The ability to translate the meaning and intention of a person above and below is a critical to an organization’s future. Having spent ten years on staff with Cru I have observed that there are a lot of 50 year olds, and a lot of 20 year olds.
As I have sought to pursue change the biggest challenge has been translating my passions and ideas into language that those with decision making power understand. I’ve also learned that’s it not the quality of the idea that primarily causes change–which can be particularly frustrating for younger leaders who do not understand that there is more to making changes than coming up with ideas.
On a day to day basis a huge gap between 50 and 20 year olds is the way each other give and prefer to receive encouragement. 50 year olds often prefer to communicate encouragement as exhortation, which many 20 year olds experience as inauthentic and uncaring. 20 year olds often prefer to communicate encouragement by casual conversation and “hanging out,” which 50 year olds often experience as rude, unprofessional, or inappropriate.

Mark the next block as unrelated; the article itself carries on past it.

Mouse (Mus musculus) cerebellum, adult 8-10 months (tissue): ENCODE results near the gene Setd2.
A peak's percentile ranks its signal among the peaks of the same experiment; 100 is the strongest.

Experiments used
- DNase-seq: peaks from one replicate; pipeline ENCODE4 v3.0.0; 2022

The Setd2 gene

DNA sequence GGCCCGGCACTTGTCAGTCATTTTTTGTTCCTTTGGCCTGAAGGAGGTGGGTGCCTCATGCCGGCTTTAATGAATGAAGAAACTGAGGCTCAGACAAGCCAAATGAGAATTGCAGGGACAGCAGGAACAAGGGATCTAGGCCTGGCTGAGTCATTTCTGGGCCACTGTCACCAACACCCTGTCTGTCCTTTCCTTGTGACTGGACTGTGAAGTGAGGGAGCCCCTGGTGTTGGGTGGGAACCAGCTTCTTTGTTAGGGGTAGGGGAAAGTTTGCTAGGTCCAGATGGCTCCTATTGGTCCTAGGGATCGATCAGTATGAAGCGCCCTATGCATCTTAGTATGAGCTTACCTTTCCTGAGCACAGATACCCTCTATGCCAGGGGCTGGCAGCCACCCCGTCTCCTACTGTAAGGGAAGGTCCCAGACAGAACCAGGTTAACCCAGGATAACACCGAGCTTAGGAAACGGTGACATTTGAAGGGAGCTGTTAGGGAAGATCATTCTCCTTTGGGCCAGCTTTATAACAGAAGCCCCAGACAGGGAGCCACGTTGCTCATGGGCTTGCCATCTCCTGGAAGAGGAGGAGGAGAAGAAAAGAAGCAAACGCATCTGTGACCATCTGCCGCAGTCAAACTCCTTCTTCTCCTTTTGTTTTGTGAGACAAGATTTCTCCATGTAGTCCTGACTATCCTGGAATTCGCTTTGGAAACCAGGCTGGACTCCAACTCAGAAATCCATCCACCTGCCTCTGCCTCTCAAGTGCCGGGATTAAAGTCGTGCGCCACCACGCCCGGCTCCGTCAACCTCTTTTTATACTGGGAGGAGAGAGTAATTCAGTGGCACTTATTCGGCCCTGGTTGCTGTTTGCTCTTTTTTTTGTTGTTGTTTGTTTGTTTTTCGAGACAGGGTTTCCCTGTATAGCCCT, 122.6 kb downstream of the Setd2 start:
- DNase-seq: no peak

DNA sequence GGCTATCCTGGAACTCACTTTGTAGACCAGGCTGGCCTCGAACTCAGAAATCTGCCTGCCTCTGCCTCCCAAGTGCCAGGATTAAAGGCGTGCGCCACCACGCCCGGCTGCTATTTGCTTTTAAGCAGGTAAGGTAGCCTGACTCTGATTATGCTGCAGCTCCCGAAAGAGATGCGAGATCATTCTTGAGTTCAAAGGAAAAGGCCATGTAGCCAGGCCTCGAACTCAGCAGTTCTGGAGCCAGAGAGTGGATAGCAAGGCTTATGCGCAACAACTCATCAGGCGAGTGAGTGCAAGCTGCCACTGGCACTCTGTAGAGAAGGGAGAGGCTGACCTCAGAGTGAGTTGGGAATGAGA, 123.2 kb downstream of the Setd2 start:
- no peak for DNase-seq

What 20 Year Olds Need to Know About Their Ideas
- They are not THAT great
- They are EXTREMELY valuable to explore
- In a large organization it often takes 10x longer than you think to get a new idea implemented
In a large organization it often takes 10x longer than you think to get an idea implementedJust because you have thought about an idea for a long time does not mean that others have. It takes time for people to absorb new ideas and think about the implications. Realize also that new ideas disrupt other people’s current reality–if you want to get an idea acted on be prepared for resistance, find people who are older than you that believe in the idea, and work with them to educate and demonstrate it’s value in tangible results.